Going to Jail for Driving While Prohibited

jail for driving while prohibited

One of the questions I am asked most frequently by clients who are charged with driving while prohibited is whether they can go to jail for driving while prohibited.

And, depending on the circumstances, a driving while prohibited charge in British Columbia can result in a jail sentence. So it is important to consult with a lawyer and understand whether you are at risk of going to jail, and in what circumstances a jail sentence can be imposed.

 The consequences for driving while prohibited charges in British Columbia vary based on the number of times you have been charged with or convicted of driving while prohibited. You can also face potential time in jail before being convicted based on your history and the number of times you have been caught driving while prohibited.  

Getting Bail for a Driving While Prohibited Charge in BC

After a first time arrest for driving while prohibited, drivers are almost always released on paperwork requiring them to attend court for a future court date. It is very rare for someone to be charged with driving while prohibited on a first offence and be held for court, although if you have a criminal record or on probation or bail for another offence that includes a condition not to drive, you may be held to be taken to court.

More commonly, however, people who are facing multiple charges for driving while prohibited are arrested and taken to jail. They are held in custody until they can have a bail hearing. The more times you drive while prohibited, the more likely it becomes that you will be held in jail until you can appear before a judge for a bail hearing.

And, if you’re granted bail and continue to drive while prohibited, a judge can refuse to release you on bail a subsequent time because you have demonstrated that you cannot be trusted not to violate the law. In this regard, you can face lengthy stays in jail while awaiting the outcome of your driving while prohibited trial.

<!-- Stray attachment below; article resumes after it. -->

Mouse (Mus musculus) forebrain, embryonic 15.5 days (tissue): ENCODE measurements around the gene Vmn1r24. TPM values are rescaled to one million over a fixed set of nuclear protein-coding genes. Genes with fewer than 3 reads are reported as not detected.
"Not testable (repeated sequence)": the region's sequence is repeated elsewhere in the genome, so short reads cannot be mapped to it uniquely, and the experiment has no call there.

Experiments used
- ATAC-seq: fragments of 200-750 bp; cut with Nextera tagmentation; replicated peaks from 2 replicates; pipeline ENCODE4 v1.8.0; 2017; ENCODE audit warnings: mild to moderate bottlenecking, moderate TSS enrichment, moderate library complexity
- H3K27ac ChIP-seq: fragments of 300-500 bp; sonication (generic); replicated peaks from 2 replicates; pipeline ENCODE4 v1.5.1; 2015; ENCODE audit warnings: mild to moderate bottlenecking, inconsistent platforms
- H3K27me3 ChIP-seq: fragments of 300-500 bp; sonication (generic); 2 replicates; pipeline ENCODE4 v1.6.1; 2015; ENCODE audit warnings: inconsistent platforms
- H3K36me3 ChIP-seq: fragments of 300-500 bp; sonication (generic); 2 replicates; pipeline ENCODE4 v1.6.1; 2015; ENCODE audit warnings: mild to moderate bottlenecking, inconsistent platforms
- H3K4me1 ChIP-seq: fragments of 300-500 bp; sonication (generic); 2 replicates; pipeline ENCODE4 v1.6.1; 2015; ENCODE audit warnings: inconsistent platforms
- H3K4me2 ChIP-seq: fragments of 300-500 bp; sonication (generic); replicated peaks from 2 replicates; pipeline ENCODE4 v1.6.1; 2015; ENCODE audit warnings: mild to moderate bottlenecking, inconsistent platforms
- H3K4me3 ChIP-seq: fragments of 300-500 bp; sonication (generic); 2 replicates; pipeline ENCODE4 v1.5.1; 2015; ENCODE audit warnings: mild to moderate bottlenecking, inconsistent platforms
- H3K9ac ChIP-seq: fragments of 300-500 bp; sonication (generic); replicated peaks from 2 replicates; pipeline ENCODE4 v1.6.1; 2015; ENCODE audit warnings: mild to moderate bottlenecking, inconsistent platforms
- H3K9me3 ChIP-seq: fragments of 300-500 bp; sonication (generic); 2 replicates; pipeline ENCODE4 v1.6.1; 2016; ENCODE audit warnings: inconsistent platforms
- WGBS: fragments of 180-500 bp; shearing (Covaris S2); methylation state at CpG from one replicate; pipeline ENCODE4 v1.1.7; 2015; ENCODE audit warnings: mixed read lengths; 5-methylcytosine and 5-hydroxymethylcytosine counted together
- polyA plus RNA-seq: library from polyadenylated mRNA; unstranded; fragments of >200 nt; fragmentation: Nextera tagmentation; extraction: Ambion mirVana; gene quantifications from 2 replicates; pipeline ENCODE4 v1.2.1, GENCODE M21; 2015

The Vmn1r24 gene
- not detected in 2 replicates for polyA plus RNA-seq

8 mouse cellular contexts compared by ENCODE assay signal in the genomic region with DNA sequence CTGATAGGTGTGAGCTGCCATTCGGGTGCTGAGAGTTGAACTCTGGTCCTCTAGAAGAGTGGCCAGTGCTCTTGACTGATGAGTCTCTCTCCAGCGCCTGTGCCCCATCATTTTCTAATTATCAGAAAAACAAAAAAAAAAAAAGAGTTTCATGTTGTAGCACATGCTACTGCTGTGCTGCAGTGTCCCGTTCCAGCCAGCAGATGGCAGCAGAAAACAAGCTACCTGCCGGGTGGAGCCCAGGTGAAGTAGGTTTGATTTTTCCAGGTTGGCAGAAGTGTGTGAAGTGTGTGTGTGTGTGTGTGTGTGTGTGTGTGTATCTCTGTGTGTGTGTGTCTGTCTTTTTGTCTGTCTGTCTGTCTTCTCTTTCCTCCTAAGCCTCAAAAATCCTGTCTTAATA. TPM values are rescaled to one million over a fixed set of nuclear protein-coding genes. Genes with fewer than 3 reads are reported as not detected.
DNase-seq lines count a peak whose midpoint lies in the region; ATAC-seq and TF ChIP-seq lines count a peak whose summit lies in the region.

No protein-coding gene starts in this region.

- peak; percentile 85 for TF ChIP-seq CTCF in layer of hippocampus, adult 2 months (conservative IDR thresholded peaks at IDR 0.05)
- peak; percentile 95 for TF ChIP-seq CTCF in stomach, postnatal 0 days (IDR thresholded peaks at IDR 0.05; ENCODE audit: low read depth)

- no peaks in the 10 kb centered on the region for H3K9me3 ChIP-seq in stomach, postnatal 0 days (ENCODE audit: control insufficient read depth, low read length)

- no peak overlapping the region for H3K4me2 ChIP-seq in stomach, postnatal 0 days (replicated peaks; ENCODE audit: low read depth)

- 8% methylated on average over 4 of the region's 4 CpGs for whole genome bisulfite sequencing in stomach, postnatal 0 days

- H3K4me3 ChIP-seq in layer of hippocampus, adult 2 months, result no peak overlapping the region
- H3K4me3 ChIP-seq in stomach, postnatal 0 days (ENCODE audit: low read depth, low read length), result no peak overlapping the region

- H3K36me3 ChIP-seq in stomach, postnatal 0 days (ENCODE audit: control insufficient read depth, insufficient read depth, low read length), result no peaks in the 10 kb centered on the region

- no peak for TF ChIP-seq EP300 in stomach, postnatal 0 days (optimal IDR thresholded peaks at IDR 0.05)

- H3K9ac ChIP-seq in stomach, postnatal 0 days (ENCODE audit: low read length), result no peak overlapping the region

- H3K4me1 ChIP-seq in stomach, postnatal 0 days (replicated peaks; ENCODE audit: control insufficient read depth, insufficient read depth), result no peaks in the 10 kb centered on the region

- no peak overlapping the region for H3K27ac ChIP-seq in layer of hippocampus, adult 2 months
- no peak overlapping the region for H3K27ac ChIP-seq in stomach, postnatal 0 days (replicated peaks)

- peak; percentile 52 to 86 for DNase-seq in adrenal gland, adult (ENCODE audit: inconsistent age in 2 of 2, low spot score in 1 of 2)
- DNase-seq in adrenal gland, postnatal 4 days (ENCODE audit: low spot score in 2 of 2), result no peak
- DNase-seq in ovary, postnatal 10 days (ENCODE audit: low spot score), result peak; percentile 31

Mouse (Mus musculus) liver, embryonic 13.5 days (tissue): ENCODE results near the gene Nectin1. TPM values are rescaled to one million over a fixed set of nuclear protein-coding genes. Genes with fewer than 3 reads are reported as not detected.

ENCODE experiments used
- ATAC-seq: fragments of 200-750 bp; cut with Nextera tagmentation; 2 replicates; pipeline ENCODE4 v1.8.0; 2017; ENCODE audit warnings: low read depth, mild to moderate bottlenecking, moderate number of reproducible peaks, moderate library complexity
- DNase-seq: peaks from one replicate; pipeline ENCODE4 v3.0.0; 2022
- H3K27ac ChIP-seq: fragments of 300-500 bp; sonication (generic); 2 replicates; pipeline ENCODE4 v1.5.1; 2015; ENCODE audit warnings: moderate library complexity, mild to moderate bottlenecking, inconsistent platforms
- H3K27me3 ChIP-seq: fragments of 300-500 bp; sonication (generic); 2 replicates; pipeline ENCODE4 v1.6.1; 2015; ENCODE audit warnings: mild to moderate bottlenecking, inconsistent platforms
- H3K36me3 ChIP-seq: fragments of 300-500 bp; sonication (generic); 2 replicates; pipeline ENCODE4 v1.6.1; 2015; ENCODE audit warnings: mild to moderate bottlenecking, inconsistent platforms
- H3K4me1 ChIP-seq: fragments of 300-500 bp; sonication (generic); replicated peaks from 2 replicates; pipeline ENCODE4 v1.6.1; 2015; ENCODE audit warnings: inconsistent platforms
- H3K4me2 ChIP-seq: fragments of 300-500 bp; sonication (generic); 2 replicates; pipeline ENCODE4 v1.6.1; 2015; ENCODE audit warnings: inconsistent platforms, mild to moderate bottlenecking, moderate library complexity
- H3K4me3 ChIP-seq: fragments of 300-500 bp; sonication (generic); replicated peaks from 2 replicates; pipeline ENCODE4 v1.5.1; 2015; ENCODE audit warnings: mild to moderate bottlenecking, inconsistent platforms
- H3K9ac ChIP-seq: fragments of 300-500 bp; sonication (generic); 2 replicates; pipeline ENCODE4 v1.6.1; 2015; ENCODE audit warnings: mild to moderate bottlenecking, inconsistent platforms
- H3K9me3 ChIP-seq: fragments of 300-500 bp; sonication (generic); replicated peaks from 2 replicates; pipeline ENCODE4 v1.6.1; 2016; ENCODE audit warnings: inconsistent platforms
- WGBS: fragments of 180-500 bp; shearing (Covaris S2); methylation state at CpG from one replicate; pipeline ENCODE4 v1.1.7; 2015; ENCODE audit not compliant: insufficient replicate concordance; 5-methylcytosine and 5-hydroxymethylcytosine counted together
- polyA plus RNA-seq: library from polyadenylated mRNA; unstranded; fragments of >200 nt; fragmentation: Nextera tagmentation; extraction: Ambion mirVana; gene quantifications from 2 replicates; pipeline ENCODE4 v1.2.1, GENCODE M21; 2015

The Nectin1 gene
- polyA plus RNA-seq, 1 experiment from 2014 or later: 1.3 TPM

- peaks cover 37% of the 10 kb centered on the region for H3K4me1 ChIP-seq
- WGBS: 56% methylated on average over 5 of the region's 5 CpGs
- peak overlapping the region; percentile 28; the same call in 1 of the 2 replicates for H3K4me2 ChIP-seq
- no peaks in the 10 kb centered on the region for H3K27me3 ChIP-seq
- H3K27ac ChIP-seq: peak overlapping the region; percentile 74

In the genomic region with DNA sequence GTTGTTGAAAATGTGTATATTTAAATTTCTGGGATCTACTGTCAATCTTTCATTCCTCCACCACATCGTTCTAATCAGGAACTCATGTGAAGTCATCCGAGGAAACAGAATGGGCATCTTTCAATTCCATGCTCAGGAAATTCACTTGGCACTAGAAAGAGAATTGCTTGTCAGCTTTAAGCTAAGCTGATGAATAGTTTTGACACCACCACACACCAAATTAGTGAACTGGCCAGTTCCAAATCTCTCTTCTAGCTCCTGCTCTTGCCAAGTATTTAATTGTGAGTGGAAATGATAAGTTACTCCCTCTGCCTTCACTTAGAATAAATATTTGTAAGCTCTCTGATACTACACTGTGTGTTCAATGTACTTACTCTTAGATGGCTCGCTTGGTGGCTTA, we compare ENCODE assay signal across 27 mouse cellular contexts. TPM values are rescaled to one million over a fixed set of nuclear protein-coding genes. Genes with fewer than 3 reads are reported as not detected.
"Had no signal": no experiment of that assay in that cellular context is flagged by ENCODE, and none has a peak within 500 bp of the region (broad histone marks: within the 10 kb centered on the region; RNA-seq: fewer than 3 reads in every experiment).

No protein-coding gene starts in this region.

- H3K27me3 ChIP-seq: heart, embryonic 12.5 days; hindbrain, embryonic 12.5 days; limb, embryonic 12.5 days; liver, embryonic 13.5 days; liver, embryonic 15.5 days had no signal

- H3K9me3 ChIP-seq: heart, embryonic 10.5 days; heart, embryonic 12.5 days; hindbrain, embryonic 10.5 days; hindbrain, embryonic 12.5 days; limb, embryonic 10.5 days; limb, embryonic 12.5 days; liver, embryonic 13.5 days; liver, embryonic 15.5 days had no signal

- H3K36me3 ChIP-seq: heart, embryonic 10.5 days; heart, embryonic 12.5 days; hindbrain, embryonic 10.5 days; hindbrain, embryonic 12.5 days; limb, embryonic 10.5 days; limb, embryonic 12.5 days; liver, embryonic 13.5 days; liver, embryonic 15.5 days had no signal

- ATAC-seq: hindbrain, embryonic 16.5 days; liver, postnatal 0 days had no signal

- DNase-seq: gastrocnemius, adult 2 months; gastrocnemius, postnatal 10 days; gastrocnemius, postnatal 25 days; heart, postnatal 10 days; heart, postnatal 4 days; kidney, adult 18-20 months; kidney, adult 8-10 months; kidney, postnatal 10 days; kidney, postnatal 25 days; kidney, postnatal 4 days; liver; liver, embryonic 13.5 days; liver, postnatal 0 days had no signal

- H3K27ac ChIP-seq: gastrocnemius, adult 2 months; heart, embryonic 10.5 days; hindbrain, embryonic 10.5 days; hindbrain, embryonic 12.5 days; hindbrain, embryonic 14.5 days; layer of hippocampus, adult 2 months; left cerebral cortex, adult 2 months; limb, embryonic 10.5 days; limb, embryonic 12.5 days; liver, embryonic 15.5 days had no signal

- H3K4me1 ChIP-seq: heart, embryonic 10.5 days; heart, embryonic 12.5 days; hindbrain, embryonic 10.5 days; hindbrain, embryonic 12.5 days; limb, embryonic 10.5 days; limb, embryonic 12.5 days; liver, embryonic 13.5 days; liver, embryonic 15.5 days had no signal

Obviously, the easiest way to avoid being denied bail for driving while prohibited is to ensure that if you are caught driving while prohibited, you do everything possible to avoid future incidents of driving while prohibited. As a lawyer, it is often easier for me to resolve a prohibited driving charge if you do not continue to drive while prohibited while waiting for your court dates.  

Getting a Jail Sentence for Driving While Prohibited in BC

Multiple driving while prohibited charges do not just lead to potentially being denied bail. They also lead to potential jail sentences.

The driving while prohibited law in British Columbia imposes escalating penalties for a driving while prohibited offence. On a first conviction for driving while prohibited, a person will receive a mandatory minimum $500 fine and one-year driving prohibition. A second offence carries a sentence of a mandatory 14-day jail sentence in addition to the fine and prohibition.

These sentences are mandatory minimum penalties, meaning that a judge can impose a higher penalty if they see fit. I have had cases where judges have wanted to impose jail sentences for a first-time offence of driving while prohibited. In those cases, I have been successful in persuading the judge not to do it but it took a lot of good lawyering skill to make it happen.